Photo: Reuters

UN Envoy stresses urgency of JCPOA deal

The world body’s facilitator of the Joint Comprehensive Plan of Action joins Western leaders in warning that time is running out to revive the deal.

By Erin Viner

“This really needs to be done very soon for it to succeed,” cautioned Irish Foreign Minister Simon Coveney, who is the United Nations Security Council facilitator of the 2015 nuclear deal between Iran and major world powers.

In an address to Dublin’s Institute of International and European Affairs think tank, Ireland’s top diplomat added, “Otherwise, I think we will simply have missed the sweet spot for agreement … and that would be a tragedy really.”

Iran raised the stakes in nuclear talks with world powers in Vienna yesterday, demanding that the United States drop its “unacceptable proposals.”

The talks have been mired in uncertainty since Russian Foreign Minister Sergei Lavrov stated that Western sanctions over Ukraine have become a stumbling block for any prospective nuclear deal.

“We want an answer – a very clear answer – we need a guarantee that these sanctions will not in any way touch the regime of trade-economic and investment relations (with Iran) which is laid down in the Joint Comprehensive Plan of Action,” said the Russian Foreign Minister, stating that his nation wants “a written guarantee” that the “current process triggered by the United States does not in any way damage our right to free and full trade, economic and investment cooperation and military-technical cooperation with the Islamic Republic.”

Moscow and Tehran’s new demands come just as 11 months of indirect talks between Tehran and Washington appeared to be headed for an imminent agreement.

US Secretary of State Antony Blinken sought to downplay the emergence of such obstacles earlier this week, saying that the punitive economic measures imposed on Russia over Ukraine had nothing to do with a potential agreement with Iran.

“These things are totally different and just are not, in any way, linked together. So, I think that’s irrelevant,” Washington’s top diplomat said in an interview with CBS’s “Face the Nation” show. While expressing belief that a possible deal with Iran was close, he went on to caution that several very challenging remaining issues remain unresolved.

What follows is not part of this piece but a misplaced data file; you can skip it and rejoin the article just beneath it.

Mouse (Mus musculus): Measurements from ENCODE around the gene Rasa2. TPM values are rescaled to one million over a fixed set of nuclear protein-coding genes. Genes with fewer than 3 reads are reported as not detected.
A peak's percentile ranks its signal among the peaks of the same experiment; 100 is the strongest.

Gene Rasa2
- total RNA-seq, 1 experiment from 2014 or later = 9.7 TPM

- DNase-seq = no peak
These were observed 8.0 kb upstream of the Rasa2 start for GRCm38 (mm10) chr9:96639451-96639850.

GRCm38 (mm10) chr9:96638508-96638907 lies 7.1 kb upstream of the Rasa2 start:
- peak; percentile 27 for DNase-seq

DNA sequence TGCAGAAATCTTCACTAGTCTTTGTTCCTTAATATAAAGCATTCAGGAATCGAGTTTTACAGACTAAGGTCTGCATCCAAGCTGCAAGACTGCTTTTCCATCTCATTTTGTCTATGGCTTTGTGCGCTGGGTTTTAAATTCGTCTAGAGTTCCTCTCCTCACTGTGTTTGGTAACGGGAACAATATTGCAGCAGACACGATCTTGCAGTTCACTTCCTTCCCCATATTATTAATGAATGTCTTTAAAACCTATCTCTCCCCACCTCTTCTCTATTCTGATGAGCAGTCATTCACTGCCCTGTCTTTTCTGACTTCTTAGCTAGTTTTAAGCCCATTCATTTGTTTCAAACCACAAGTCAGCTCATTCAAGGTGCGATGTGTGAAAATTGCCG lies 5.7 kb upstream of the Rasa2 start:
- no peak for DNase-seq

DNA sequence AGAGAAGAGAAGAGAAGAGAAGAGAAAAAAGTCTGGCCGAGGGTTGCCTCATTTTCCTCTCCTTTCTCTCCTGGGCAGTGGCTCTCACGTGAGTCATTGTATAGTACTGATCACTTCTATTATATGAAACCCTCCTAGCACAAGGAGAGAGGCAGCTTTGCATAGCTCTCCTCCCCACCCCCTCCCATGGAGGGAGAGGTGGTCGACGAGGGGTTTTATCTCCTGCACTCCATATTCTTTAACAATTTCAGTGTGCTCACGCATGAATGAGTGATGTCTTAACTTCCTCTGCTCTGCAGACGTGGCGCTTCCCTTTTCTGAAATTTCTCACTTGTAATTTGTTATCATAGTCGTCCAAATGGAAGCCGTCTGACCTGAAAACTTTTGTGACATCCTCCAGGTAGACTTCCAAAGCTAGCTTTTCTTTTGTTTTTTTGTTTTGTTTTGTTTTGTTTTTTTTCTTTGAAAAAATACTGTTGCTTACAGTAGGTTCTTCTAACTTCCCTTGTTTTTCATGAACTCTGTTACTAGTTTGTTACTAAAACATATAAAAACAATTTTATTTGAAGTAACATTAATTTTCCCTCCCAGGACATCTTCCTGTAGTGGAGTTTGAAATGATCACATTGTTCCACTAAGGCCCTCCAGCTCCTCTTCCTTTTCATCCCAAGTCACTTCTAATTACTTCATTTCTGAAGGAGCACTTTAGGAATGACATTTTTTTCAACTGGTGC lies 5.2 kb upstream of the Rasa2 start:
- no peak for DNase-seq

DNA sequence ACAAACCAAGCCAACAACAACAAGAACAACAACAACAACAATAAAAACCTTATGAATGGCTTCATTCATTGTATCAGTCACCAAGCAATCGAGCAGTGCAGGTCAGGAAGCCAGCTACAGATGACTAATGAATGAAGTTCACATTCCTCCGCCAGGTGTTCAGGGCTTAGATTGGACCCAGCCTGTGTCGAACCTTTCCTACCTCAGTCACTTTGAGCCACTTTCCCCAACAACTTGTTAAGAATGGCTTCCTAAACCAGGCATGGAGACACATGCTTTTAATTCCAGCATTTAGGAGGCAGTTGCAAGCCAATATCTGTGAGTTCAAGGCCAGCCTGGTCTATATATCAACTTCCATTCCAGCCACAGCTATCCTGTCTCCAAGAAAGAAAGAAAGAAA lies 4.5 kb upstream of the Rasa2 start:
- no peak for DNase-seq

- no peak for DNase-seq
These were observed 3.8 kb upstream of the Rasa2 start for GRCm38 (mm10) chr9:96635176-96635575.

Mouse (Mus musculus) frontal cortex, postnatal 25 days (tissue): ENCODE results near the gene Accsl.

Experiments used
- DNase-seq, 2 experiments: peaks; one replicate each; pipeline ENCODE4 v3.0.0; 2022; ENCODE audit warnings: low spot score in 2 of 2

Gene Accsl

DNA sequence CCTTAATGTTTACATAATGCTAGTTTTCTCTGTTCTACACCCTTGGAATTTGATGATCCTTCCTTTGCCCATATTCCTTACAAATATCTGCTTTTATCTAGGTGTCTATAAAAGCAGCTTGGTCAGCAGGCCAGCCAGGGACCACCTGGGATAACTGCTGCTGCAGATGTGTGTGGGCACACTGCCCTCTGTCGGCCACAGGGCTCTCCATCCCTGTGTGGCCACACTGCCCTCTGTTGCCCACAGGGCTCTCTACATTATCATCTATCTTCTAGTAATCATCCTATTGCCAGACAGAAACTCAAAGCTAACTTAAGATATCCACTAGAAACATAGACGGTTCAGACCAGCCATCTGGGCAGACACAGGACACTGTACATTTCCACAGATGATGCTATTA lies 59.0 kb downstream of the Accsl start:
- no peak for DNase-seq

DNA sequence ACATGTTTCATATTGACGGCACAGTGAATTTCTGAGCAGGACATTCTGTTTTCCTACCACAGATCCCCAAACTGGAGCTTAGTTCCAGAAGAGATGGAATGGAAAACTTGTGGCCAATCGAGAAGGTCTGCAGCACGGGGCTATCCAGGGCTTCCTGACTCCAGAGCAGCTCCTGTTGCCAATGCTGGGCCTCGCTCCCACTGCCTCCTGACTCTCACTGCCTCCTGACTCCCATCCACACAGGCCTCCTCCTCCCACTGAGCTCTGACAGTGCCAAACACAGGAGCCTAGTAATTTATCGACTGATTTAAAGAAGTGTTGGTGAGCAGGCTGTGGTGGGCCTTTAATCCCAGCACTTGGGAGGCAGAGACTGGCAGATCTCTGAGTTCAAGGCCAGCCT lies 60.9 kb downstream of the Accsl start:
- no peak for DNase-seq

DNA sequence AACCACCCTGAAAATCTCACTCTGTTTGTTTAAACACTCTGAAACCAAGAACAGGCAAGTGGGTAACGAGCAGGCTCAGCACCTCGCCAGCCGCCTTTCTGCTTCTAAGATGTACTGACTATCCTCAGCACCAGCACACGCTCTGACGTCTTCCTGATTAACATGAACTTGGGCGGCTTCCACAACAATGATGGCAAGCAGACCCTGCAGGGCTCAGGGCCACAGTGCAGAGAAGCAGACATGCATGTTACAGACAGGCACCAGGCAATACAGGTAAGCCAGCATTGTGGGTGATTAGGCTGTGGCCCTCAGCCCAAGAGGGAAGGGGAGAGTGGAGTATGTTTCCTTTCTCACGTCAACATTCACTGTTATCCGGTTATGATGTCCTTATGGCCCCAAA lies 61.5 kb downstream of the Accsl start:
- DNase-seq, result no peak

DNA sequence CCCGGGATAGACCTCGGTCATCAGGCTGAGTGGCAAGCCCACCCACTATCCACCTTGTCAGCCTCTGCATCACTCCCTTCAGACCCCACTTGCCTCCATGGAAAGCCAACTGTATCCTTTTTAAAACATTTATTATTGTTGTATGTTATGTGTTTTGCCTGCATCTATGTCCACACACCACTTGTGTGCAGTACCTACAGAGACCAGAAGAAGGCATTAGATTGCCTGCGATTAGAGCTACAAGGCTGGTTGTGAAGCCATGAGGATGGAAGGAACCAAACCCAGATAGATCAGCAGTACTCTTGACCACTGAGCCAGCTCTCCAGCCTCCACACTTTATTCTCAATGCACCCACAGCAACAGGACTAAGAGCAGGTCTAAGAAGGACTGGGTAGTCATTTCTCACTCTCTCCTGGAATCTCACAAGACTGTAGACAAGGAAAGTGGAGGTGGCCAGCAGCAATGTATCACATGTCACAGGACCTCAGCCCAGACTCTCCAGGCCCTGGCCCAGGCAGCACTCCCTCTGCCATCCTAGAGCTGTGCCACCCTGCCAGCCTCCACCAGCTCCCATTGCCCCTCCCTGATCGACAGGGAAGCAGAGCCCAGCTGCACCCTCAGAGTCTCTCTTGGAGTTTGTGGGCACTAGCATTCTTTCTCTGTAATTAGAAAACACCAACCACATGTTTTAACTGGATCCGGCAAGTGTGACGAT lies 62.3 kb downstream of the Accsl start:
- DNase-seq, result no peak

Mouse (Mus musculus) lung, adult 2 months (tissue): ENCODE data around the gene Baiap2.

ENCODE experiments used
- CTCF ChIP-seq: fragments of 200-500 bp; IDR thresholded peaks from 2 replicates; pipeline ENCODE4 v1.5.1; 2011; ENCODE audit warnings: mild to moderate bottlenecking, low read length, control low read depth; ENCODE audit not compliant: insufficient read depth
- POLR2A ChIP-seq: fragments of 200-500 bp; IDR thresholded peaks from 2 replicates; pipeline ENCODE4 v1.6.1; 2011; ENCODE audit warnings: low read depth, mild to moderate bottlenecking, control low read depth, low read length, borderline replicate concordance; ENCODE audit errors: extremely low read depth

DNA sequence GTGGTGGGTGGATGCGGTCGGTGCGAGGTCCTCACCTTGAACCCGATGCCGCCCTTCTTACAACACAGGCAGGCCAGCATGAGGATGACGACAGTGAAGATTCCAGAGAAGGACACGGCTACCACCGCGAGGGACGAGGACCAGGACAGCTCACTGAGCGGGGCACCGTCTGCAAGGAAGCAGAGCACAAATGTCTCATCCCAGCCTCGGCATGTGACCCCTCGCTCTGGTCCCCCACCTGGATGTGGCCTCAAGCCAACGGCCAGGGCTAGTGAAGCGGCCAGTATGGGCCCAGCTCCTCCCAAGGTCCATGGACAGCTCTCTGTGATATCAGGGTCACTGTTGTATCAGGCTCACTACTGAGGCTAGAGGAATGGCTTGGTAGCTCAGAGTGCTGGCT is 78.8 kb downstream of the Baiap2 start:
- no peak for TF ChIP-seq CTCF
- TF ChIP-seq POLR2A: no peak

Iranian chief negotiator Ali Bagheri Kani held talks with the European Union coordinator of the talks Enrique Mora on Wednesday, after returning to the Austrian capital following consultations in Tehran. Mora had broken off informal meetings on Monday – saying the time had come for political decisions to be taken to end the negotiations.

The Islamic Republic’s Ayatollah regime now appears to be further hardening its stance.

After months of remaining silent in the negotiations, Supreme Leader Ayatollah Ali Khamenei was cited by Tasnim news agency as saying Iran would not be naive and bow to pressure to reduce its defensive power, regional presence and progress in nuclear technology.

“Regional presence gives us strategic depth and more power. Why should we give it up? Scientific progress in the nuclear field is related to our future needs, and if we give that up, will anyone help us in the future?” he asked rhetorically.

Khamenei’s top security official Ali Shamkhani, Secretary of Iran’s Supreme National Security Council, issued an accusation on Twitter that Washington’s failure to make necessary decisions has complicated the Vienna Talks.

Four Western diplomats speaking to Reuters maintain that the broad outline of a deal had been finalized and that there were only minor adjustments to be made, insisting that Russia is now the main obstacle.

The JCPOA, aimed at curbing Iranian nuclear development, was reached under the administration of former US President Barack Obama. The deal abandoned three years later by his successor, Republican Donald Trump, who thought it too weak to prevent clandestine Iranian production of nuclear weapons. Following the US withdrawal, the Islamic Republic openly violated atomic restrictions. While the administration of current Democratic President Joe Biden has been working to bring both the US and Iran back into compliance with the deal, Israeli and Western leaders have repeatedly warned that hat the pace of Tehran’s nuclear advances will soon render any new deal obsolete before it can even be implemented.

Iran’s demands that the US provide guarantees it will again abandon a nuclear deal were further bolstered on Wednesday, when former US Vice President Mike Pence, who served in the Trump Administration, said on Wednesday that the Republican party would “rip up any new Iran Nuclear Deal on Day One” if re-elected.